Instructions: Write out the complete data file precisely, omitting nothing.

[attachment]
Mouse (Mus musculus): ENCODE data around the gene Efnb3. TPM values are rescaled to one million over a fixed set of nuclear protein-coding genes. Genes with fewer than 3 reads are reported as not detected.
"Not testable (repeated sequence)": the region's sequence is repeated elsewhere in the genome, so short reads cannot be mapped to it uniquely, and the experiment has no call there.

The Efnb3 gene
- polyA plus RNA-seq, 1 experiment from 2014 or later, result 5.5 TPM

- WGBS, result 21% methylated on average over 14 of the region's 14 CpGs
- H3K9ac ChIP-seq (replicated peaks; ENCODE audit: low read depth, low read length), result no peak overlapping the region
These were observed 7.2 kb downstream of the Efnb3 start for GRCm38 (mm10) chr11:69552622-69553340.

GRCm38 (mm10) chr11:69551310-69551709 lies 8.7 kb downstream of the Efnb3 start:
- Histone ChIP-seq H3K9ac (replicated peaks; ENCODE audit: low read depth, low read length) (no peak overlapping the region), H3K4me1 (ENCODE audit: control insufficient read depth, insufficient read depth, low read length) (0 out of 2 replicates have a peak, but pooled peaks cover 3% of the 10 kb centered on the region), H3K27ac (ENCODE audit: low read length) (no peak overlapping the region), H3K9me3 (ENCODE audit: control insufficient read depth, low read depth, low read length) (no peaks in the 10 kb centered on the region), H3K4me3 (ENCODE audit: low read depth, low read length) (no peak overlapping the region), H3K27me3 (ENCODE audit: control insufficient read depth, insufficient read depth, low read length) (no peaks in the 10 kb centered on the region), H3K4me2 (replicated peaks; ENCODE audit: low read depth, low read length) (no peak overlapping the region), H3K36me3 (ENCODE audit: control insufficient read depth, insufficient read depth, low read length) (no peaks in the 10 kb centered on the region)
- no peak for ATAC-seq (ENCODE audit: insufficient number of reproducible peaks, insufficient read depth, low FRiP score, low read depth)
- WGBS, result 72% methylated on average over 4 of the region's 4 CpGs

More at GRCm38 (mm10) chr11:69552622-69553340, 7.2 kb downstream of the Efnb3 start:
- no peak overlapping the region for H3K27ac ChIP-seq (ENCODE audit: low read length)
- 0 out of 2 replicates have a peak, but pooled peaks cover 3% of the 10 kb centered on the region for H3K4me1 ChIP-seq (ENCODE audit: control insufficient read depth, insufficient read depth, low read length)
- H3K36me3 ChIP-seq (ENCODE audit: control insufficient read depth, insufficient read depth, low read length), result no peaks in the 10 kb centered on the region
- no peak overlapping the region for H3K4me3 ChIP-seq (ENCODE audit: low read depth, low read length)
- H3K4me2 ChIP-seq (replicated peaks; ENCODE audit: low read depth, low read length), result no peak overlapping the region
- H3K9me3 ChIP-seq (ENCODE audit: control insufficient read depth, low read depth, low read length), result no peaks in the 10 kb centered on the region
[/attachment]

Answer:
Mouse (Mus musculus): ENCODE data around the gene Efnb3. TPM values are rescaled to one million over a fixed set of nuclear protein-coding genes. Genes with fewer than 3 reads are reported as not detected.
"Not testable (repeated sequence)": the region's sequence is repeated elsewhere in the genome, so short reads cannot be mapped to it uniquely, and the experiment has no call there.

The Efnb3 gene
- polyA plus RNA-seq, 1 experiment from 2014 or later, result 5.5 TPM

- WGBS, result 21% methylated on average over 14 of the region's 14 CpGs
- H3K9ac ChIP-seq (replicated peaks; ENCODE audit: low read depth, low read length), result no peak overlapping the region
These were observed 7.2 kb downstream of the Efnb3 start for GRCm38 (mm10) chr11:69552622-69553340.

GRCm38 (mm10) chr11:69551310-69551709 lies 8.7 kb downstream of the Efnb3 start:
- Histone ChIP-seq H3K9ac (replicated peaks; ENCODE audit: low read depth, low read length) (no peak overlapping the region), H3K4me1 (ENCODE audit: control insufficient read depth, insufficient read depth, low read length) (0 out of 2 replicates have a peak, but pooled peaks cover 3% of the 10 kb centered on the region), H3K27ac (ENCODE audit: low read length) (no peak overlapping the region), H3K9me3 (ENCODE audit: control insufficient read depth, low read depth, low read length) (no peaks in the 10 kb centered on the region), H3K4me3 (ENCODE audit: low read depth, low read length) (no peak overlapping the region), H3K27me3 (ENCODE audit: control insufficient read depth, insufficient read depth, low read length) (no peaks in the 10 kb centered on the region), H3K4me2 (replicated peaks; ENCODE audit: low read depth, low read length) (no peak overlapping the region), H3K36me3 (ENCODE audit: control insufficient read depth, insufficient read depth, low read length) (no peaks in the 10 kb centered on the region)
- no peak for ATAC-seq (ENCODE audit: insufficient number of reproducible peaks, insufficient read depth, low FRiP score, low read depth)
- WGBS, result 72% methylated on average over 4 of the region's 4 CpGs

More at GRCm38 (mm10) chr11:69552622-69553340, 7.2 kb downstream of the Efnb3 start:
- no peak overlapping the region for H3K27ac ChIP-seq (ENCODE audit: low read length)
- 0 out of 2 replicates have a peak, but pooled peaks cover 3% of the 10 kb centered on the region for H3K4me1 ChIP-seq (ENCODE audit: control insufficient read depth, insufficient read depth, low read length)
- H3K36me3 ChIP-seq (ENCODE audit: control insufficient read depth, insufficient read depth, low read length), result no peaks in the 10 kb centered on the region
- no peak overlapping the region for H3K4me3 ChIP-seq (ENCODE audit: low read depth, low read length)
- H3K4me2 ChIP-seq (replicated peaks; ENCODE audit: low read depth, low read length), result no peak overlapping the region
- H3K9me3 ChIP-seq (ENCODE audit: control insufficient read depth, low read depth, low read length), result no peaks in the 10 kb centered on the region